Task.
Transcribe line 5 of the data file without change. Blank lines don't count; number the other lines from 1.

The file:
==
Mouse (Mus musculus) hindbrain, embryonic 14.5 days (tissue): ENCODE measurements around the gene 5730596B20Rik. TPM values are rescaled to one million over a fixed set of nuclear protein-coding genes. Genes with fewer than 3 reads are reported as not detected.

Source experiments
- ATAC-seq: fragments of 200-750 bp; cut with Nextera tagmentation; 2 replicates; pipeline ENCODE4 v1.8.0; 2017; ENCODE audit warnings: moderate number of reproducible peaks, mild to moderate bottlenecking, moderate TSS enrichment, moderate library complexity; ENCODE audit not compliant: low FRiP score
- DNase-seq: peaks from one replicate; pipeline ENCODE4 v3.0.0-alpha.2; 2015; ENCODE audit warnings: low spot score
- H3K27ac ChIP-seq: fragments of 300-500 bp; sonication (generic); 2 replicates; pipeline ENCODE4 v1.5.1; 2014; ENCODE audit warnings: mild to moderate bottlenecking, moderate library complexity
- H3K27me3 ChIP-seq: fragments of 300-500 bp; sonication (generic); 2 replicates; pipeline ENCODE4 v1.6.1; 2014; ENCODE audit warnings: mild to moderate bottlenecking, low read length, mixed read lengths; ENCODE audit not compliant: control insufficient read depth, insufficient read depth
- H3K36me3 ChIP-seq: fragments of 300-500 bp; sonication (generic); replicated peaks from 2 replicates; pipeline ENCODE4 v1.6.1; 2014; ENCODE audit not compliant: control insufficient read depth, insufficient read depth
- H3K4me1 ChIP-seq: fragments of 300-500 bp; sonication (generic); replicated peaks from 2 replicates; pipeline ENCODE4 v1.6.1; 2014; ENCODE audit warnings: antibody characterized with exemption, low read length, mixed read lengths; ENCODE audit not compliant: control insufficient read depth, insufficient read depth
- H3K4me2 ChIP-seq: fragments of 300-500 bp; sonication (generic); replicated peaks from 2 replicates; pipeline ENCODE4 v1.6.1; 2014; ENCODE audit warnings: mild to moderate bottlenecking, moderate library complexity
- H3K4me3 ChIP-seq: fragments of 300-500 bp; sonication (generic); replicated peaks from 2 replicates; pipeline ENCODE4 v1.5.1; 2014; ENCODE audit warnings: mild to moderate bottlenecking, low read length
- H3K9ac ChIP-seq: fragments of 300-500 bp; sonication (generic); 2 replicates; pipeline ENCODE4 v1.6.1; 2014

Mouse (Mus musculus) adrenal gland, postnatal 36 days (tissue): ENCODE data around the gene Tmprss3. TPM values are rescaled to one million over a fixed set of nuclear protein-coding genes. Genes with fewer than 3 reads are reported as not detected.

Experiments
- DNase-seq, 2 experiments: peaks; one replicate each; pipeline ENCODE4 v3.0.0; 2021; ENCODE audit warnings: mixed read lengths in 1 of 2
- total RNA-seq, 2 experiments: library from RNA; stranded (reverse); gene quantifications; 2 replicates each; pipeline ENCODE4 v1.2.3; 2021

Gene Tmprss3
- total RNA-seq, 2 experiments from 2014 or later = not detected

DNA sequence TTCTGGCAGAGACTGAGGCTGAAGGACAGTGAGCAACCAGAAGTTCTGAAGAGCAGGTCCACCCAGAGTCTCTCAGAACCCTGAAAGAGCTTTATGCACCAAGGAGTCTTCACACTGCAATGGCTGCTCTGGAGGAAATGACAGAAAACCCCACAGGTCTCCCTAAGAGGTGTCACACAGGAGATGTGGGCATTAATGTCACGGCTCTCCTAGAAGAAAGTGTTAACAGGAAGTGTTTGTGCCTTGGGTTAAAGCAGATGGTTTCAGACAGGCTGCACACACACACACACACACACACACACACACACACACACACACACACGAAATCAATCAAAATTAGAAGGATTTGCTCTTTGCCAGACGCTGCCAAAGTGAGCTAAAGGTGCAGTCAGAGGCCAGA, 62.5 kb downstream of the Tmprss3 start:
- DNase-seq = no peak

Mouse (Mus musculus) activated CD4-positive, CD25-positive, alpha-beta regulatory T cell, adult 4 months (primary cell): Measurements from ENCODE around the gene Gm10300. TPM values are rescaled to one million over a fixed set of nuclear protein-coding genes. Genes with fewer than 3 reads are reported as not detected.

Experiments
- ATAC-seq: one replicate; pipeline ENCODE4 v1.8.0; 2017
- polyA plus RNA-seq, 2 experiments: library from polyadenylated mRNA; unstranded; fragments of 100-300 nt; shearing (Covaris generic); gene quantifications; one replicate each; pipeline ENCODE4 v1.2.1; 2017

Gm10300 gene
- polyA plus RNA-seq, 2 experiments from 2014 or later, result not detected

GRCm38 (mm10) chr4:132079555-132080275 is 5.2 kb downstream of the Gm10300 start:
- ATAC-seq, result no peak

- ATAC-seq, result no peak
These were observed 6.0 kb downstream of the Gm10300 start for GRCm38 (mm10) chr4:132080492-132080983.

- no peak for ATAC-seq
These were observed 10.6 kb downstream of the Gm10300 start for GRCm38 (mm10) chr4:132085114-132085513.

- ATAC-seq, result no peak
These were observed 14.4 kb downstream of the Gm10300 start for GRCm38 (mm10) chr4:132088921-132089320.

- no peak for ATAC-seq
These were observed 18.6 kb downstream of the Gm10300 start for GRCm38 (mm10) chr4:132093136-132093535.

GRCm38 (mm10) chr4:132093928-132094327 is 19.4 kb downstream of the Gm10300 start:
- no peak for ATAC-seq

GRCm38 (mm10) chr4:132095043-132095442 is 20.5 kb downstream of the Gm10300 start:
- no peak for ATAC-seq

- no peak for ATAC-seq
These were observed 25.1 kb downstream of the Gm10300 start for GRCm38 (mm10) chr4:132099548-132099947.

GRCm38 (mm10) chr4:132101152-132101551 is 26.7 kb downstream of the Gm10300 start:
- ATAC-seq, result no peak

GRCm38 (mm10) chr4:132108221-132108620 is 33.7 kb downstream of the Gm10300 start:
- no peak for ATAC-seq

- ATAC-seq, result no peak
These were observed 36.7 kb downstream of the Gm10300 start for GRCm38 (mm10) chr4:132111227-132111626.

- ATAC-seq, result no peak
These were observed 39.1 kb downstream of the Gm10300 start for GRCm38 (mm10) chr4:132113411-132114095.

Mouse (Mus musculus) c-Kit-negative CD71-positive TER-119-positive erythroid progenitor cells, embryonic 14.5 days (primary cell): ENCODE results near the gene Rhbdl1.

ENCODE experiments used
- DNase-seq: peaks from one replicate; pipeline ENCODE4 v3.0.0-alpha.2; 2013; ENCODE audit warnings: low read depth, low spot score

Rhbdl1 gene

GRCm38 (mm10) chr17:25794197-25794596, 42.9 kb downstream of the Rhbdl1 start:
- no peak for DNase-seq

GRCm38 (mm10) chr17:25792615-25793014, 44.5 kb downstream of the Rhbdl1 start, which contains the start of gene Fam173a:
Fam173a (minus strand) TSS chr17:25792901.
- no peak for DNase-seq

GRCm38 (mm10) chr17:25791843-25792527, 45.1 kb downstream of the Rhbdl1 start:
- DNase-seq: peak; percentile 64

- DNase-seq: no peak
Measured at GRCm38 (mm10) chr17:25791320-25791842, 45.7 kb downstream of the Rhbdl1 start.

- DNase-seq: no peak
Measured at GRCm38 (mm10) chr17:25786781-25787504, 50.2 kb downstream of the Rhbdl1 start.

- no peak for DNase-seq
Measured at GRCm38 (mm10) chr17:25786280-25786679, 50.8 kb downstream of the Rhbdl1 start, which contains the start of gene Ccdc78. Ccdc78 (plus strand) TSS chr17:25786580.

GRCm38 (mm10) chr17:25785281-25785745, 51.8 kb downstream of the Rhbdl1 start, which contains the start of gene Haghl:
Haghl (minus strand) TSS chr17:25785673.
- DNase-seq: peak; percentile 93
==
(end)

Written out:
- H3K27ac ChIP-seq: fragments of 300-500 bp; sonication (generic); 2 replicates; pipeline ENCODE4 v1.5.1; 2014; ENCODE audit warnings: mild to moderate bottlenecking, moderate library complexity